Writing about the experience, the publication’s editor-in-chief Connie Guglielmo explained that the AI – not ChatGPT – was intended to give its existing writers more time to “test, evaluate, research and report in their areas of expertise”. Upon finding factual errors or evidence of plagiarism, the publication has now started a full audit of the published material, she added.

The cost of AI

Google is rightly concerned about the profound societal impact that such generative technologies could have – from fake news to deep fakes, to nefarious applications we haven’t even thought of yet – but the other elephant in the room is cost.

Morgan Stanley’s analysts, quoted in the FT, reckon that using NLP for a search query would cost roughly seven times as much as an internet search does now. It will be fascinating to see how Microsoft squares this circle now that it has announced it will begin integration OpenAI technology into its Bing search engine.

Further evidence of this comes from Meta, a company on the less-visible fringes of this conversation, whose recent cost increases were largely put down to its metaverse-shaped profligacy. 

However, a deeper reading finds a company ploughing money into the data centres that will allow it to power the AI-backed tools it hopes will solve its recent data availability and recommendation engine problems. According to the Wall Street Journal, these current computing capabilities are being pushed to the limit, with engineers in other areas asked to try to lighten the computing loads of the applications they are working on.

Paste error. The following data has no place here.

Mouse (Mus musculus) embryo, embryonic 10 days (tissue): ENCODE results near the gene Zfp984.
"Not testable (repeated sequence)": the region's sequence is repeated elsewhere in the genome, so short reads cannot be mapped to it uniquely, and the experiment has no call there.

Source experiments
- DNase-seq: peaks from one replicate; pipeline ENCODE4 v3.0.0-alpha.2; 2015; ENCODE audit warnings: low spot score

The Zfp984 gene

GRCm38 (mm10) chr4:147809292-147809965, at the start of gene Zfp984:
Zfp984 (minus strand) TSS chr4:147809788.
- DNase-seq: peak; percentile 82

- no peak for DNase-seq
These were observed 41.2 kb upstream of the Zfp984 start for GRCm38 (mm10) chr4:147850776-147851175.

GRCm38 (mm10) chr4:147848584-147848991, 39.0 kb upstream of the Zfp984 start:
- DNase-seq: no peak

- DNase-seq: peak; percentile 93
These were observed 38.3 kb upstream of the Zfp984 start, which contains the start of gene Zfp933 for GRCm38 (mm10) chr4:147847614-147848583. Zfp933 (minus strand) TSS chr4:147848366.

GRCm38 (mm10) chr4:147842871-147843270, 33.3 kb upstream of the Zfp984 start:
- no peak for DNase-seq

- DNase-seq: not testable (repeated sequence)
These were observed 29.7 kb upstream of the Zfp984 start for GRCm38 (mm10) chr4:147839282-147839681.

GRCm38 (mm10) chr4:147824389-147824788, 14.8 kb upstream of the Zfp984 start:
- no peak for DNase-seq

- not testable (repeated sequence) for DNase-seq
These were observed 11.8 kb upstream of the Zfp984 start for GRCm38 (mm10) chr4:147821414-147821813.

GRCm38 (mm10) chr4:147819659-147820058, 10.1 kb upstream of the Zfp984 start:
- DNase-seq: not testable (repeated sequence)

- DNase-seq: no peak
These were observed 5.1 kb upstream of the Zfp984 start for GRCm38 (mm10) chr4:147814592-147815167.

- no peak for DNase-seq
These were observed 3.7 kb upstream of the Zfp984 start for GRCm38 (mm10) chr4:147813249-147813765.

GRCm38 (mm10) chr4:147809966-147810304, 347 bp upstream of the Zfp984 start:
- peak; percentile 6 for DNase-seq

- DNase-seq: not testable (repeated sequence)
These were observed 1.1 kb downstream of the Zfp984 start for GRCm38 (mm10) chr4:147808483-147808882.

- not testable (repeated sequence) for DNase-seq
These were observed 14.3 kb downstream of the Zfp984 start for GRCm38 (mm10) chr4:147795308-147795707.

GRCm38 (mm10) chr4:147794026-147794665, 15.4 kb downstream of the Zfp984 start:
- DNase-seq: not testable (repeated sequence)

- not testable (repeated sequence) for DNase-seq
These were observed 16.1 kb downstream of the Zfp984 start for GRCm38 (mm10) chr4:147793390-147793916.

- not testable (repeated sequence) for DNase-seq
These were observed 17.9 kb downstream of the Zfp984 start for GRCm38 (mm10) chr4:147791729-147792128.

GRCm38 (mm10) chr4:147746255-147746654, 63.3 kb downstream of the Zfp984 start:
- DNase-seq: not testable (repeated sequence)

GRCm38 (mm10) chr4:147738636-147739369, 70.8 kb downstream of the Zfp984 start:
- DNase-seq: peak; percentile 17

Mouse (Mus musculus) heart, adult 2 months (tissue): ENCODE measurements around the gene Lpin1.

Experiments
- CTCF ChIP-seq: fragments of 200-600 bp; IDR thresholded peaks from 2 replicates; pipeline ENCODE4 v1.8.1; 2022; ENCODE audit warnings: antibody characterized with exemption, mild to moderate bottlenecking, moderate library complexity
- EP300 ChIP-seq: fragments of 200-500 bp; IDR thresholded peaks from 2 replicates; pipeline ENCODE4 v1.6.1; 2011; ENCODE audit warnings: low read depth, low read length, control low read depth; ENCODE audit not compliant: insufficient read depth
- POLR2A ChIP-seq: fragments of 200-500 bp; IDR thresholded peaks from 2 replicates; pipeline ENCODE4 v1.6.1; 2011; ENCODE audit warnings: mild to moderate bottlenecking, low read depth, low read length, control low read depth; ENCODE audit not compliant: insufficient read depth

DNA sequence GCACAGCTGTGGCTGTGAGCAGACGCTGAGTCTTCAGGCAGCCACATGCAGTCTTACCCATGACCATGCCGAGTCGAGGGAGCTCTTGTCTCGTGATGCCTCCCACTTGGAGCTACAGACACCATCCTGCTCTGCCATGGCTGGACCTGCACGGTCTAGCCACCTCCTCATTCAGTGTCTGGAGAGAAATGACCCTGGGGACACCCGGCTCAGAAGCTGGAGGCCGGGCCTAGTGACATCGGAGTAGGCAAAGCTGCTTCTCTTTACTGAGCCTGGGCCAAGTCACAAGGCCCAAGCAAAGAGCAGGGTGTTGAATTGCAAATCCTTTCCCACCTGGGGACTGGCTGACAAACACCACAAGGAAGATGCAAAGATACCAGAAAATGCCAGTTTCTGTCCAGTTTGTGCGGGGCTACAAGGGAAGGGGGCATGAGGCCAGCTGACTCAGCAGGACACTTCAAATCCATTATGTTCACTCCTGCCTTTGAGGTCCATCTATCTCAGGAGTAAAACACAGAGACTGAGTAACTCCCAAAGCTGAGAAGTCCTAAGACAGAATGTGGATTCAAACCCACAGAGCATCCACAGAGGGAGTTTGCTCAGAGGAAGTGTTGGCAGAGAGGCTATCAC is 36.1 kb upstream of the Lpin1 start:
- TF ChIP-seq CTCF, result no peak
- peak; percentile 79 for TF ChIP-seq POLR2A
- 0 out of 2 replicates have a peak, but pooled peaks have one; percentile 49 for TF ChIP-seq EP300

What it means for Google

Though there is a certain accelerationist strain online made up of people who think Google should just hurry up and release the thing, a subtler reading suggests that it is right to pause and take stock. There are several core reasons:

  1. Reputational damage: Google is already under pressure for its ad tech unit and the sheer dominance of its search advertising. Launching an AI of Promethean potential might not be in the best interests of the business, given its imperfections and the sheer controversy of the technology in question.
  2. Data ownership is far from settled: It will be worth watching Getty’s lawsuit against the maker of Stable Diffusion very closely. It’s one thing to train an AI on widely available datasets under ‘fair use’ rules, but it’s quite another to commercialise the results. It’s sensible to hear someone else have to answer these difficult questions in public.
  3. Cost: If natural language processing is seven times as expensive to run as a normal search – and far harder to advertise against – then Google is considering a very different business, potentially as an extension of its subscriptions or as a B2B platform for other providers to use its technology. Ultimately, this isn’t just a cool gadget but a fundamental new understanding of itself – should it become commercially important.
  4. Controversy: There is already scepticism, but it’s possible that the reaction to AI-generated content stops being one of surprise and wonder but one of anger, because of the perception of cheap cost-cutting. Some potential customers shown generative AI for content or for advertising may come away less amazed than aware that the cheapest possible message is all they’re worth to this brand.

It’s probable that this will go in a totally different direction, but these are big and complicated ethical problems sat squarely between the sciences and the humanities. Understanding the implications will be crucial.